After a 15-min rest period following the MVC strength testing, the participants were required to perform isometric elbow flexion and extension torque production tasks at five different submaximal effort levels. The request to the subject was to perform a voluntary isometric joint action with his/her elbow joint flexors/extensors that produced a level of muscular effort that corresponded to a rating of 1, 3, 5, 7, or 9 on a modified Borg CR-10 scale, where 0 = "no effort" and 10 = "maximal effort" (see Fig. 1). This scale is similar to the one used by Burgess and Jones (5) for evaluating SOE during isometric elbow joint flexion actions. Each effort level was produced for both elbow flexion and extension joint actions. The 10 resulting conditions (2 joint actions × 5 effort levels) were tested in random order, alternating between the two joint actions and with 2 min of rest in between each trial to minimize fatigue. All participants performed one trial of each condition in two rounds. The first round was used for practice and was designed to allow the participants to experience the full range of effort levels during both joint actions. The second round was used for data collection. Once the participant indicated that he/she was ready, the researcher indicated the effort level required for that particular condition, waited for the subject to repeat the effort level, and then initiated the trial. After a "three, two, one, go" sequence of commands, the subject then produced the required effort level (1, 3, 5, 7, or 9) and held it for a duration of 6 s; the last 3 s were averaged to calculate the elbow joint torque.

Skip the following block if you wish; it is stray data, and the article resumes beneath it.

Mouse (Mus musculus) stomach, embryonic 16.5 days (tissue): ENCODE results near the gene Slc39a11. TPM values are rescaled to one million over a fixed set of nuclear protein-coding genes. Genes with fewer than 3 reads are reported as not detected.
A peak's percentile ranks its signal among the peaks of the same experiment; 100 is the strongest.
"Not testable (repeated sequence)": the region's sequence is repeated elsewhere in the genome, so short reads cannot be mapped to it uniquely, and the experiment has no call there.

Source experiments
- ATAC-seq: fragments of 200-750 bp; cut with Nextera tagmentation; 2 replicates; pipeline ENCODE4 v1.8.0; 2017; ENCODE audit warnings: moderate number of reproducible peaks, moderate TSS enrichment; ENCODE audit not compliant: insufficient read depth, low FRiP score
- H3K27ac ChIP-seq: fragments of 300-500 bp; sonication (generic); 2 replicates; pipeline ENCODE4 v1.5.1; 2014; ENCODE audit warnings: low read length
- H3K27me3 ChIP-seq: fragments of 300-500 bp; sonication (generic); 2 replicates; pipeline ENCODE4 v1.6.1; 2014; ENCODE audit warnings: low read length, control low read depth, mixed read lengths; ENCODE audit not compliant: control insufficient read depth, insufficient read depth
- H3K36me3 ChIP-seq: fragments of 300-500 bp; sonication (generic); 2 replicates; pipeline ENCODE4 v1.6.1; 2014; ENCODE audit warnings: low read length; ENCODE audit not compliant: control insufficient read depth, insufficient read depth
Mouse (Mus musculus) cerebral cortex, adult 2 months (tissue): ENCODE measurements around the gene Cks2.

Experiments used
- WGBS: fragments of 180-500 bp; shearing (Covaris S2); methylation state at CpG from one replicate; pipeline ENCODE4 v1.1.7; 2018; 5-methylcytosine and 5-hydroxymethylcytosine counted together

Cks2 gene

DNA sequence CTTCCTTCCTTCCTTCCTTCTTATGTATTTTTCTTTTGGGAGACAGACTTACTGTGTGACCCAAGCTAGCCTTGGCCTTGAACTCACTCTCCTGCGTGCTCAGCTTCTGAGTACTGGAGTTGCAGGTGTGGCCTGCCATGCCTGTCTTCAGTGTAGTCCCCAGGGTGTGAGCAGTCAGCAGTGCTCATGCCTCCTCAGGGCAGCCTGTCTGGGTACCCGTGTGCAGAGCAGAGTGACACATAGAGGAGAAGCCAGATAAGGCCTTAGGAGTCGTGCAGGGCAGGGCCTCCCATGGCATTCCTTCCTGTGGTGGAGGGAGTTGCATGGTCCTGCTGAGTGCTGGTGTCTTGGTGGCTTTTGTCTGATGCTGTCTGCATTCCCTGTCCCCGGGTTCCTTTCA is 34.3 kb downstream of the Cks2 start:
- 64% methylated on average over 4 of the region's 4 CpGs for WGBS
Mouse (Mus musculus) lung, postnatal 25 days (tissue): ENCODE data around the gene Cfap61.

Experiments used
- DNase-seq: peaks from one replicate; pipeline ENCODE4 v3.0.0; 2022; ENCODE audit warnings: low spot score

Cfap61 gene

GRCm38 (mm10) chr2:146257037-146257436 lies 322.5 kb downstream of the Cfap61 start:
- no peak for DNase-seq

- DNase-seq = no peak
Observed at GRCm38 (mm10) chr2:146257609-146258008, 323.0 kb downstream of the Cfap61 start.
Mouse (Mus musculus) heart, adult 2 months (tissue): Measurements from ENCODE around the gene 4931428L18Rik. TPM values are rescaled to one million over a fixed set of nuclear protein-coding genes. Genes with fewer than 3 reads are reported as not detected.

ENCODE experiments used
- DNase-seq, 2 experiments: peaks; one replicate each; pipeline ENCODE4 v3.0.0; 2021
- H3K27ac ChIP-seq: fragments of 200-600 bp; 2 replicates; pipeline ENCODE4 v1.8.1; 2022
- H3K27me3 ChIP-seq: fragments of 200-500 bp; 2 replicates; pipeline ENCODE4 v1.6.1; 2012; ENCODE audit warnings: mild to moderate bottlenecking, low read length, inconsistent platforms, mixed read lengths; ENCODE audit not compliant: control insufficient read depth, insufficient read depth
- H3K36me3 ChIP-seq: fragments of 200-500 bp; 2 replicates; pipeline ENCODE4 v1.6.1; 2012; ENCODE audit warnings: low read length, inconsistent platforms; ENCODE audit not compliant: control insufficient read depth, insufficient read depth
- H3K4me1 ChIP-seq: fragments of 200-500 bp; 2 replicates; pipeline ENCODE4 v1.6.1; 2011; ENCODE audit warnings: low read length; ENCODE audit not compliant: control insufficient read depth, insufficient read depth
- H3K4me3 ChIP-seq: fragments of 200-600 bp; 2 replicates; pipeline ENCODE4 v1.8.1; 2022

To assess the effects of age (younger vs older subjects), task (elbow flexion vs extension), and effort level (1, 3, 5, 7, and 9), we performed a three-way factorial ANOVA with repeated measures separately for absolute (N·m) and relative (% MVC) elbow joint torque values as well as muscle cocontraction values. Muscle cocontraction, defined as the simultaneous activation of antagonistic muscles (biceps brachii and triceps brachii), was calculated using the integrated EMG of each muscle and the formula [(less active muscle / more active muscle) × (sum of the integrated activity of both muscles)] (35). If significant differences were identified using ANOVA, post hoc comparisons using unpaired t-tests with a Bonferroni adjustment were used to identify the specific effects of age, task, and effort level. The level of significance was set at an alpha level of P < 0.05. All statistical analysis was performed using SPSS 15.0 software (SPSS Inc., Chicago, IL).
Absolute (N·m) torque.